"Goal 14 (Urbanization), OAR 660-015-0000(14), provides particular standards for setting or changing a UGB."[4]1000 Friends of Oregon, 244 Or.App. at 243. In part, Goal 14 requires that

"Establishment and change of urban growth boundaries shall be based on the following:
"(1) Demonstrated need to accommodate long range urban population, consistent with a 20-year population forecast coordinated with affected local governments; and
"(2) Demonstrated need for housing, employment opportunities, livability or uses such as public facilities, streets and roads, schools, parks or open space, or any combination of the need categories in this subsection (2).
"In determining need, local government[s] may specify characteristics, such as parcel size, topography or proximity, necessary for land to be suitable for an identified need.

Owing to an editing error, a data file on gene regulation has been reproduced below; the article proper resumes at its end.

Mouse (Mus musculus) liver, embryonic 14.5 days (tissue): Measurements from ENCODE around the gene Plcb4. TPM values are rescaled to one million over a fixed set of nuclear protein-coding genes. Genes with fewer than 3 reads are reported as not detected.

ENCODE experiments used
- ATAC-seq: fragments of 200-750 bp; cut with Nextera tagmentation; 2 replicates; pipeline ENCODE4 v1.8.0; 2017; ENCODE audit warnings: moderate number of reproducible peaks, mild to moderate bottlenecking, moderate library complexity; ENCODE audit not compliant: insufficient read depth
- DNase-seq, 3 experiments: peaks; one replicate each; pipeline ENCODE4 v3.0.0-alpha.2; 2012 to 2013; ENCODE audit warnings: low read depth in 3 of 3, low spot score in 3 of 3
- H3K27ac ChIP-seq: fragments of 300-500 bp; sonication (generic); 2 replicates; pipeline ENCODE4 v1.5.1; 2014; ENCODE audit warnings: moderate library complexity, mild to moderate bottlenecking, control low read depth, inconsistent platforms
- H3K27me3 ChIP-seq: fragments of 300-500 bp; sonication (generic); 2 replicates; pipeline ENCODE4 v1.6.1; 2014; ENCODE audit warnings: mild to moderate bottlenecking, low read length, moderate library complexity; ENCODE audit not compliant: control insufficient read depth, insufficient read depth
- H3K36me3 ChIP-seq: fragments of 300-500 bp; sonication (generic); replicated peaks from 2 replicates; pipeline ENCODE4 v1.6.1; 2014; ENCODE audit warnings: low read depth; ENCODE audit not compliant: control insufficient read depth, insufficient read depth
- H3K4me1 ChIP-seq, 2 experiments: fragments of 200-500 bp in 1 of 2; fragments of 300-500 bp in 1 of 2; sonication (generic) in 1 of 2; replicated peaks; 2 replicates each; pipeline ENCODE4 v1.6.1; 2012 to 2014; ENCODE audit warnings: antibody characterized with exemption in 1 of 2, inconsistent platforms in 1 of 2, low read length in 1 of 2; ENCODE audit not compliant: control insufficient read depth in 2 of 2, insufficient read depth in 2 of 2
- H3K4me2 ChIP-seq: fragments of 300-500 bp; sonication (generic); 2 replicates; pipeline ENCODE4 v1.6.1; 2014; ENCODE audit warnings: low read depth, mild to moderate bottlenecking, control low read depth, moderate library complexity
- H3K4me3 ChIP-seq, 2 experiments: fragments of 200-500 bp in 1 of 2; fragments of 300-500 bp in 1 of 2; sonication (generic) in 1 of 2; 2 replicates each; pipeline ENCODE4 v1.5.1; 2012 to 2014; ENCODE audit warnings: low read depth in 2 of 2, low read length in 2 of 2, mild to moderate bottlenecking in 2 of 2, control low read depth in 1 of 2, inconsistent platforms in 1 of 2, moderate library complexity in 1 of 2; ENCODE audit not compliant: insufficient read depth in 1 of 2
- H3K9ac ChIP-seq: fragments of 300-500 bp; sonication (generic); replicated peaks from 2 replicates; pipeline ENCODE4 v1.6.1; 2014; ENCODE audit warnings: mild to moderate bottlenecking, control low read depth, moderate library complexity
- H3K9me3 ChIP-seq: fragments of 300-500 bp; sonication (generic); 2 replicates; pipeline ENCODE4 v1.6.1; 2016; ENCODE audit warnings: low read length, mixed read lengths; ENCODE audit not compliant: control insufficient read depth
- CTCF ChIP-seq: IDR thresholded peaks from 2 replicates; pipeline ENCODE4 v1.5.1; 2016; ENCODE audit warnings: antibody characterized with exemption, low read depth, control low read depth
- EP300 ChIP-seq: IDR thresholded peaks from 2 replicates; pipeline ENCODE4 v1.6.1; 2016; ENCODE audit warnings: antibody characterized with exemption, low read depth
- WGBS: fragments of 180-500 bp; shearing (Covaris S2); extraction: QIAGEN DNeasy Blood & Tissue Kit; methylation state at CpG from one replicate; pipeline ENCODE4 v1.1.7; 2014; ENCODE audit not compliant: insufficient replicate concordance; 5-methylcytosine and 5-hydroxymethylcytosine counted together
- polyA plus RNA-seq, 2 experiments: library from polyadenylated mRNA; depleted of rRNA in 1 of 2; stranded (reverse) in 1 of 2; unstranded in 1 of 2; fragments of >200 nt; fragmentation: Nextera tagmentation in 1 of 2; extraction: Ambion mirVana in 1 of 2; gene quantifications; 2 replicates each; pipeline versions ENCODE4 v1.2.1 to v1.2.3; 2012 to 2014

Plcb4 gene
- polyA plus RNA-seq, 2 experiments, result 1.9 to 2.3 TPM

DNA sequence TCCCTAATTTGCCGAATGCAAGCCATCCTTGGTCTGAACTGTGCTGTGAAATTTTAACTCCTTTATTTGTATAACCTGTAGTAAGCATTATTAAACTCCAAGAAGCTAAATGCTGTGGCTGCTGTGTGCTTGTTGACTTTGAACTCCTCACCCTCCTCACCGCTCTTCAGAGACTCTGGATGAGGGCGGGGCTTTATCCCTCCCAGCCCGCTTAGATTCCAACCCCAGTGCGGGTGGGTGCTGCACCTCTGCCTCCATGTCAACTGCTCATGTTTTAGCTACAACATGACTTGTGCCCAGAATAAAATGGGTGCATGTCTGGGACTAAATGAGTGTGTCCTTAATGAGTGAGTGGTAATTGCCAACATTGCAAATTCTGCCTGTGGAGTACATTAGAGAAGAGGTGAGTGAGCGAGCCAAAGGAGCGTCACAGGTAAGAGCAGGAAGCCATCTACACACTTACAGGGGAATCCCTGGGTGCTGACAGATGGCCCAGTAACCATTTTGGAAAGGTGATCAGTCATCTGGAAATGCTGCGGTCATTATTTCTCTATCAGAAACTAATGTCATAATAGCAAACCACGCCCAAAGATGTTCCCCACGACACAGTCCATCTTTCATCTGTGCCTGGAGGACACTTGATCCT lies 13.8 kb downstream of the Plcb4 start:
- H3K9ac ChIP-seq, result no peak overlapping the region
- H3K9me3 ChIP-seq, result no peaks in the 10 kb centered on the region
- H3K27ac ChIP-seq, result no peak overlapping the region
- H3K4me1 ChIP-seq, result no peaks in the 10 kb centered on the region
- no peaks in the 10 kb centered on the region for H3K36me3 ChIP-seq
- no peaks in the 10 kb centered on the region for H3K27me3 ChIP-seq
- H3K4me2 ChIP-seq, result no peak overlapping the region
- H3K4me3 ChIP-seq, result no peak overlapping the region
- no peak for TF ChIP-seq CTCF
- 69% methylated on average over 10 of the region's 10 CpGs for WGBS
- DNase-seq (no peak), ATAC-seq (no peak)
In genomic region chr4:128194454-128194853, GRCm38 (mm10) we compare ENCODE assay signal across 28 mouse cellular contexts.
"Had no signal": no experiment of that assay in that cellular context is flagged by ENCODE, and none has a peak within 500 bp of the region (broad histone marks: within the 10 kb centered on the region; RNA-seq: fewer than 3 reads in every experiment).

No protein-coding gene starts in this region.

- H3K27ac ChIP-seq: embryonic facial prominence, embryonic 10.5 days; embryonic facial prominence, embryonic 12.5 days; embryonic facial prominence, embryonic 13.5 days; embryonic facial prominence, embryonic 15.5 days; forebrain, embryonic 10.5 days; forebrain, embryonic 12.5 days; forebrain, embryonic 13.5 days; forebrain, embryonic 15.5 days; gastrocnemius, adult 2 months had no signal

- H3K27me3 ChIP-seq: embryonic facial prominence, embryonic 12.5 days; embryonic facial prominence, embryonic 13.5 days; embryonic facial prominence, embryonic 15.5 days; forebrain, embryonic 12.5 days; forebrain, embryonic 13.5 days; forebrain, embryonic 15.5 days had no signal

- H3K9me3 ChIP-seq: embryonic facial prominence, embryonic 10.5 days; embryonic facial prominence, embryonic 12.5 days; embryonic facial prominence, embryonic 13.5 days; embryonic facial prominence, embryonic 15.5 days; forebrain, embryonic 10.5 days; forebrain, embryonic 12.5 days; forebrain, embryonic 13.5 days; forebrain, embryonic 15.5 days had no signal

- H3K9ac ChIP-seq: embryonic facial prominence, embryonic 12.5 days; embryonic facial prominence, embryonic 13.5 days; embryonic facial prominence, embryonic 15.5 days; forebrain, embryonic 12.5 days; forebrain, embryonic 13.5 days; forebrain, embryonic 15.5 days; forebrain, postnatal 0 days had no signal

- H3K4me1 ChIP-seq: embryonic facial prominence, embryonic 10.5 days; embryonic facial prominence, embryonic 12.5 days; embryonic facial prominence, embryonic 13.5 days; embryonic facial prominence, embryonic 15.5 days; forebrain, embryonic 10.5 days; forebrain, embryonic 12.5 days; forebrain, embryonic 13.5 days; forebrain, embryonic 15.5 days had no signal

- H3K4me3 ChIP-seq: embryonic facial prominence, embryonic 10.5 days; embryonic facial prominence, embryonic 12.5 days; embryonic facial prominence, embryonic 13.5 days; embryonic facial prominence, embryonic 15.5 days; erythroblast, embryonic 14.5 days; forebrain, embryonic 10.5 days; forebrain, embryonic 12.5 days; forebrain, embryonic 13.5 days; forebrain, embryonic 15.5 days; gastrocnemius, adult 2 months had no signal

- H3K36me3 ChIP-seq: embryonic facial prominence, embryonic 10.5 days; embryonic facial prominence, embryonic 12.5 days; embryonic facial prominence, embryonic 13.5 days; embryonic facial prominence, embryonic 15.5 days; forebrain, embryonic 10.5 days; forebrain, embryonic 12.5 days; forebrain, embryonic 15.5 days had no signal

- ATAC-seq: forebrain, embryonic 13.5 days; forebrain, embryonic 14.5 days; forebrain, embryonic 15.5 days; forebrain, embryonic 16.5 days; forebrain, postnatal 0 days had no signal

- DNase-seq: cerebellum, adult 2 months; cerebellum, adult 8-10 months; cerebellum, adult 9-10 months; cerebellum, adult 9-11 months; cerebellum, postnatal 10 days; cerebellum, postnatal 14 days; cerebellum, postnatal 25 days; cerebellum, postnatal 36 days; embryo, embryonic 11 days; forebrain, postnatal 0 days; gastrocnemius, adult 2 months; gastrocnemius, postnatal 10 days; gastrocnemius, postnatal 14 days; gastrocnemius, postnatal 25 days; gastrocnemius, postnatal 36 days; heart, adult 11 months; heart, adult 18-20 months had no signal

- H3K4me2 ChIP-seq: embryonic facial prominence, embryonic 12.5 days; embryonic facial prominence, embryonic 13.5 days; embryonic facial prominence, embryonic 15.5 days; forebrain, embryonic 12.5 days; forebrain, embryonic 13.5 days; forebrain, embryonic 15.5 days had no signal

"Prior to expanding an urban growth boundary, local governments shall demonstrate that needs cannot be reasonably accommodated on land already inside the urban growth boundary."

         With that background in mind, we turn to the facts, which are undisputed and are set forth in LUBAs opinion. The Klamath Falls UGB includes approximately 24, 000 acres; within the city limits there are 4, 322 developed acres and 10, 250 undeveloped acres. The urban area within the [290 Or.App. 499] Klamath Falls UGB has adequate capacity to satisfy the city's urban land needs for the next 20 years.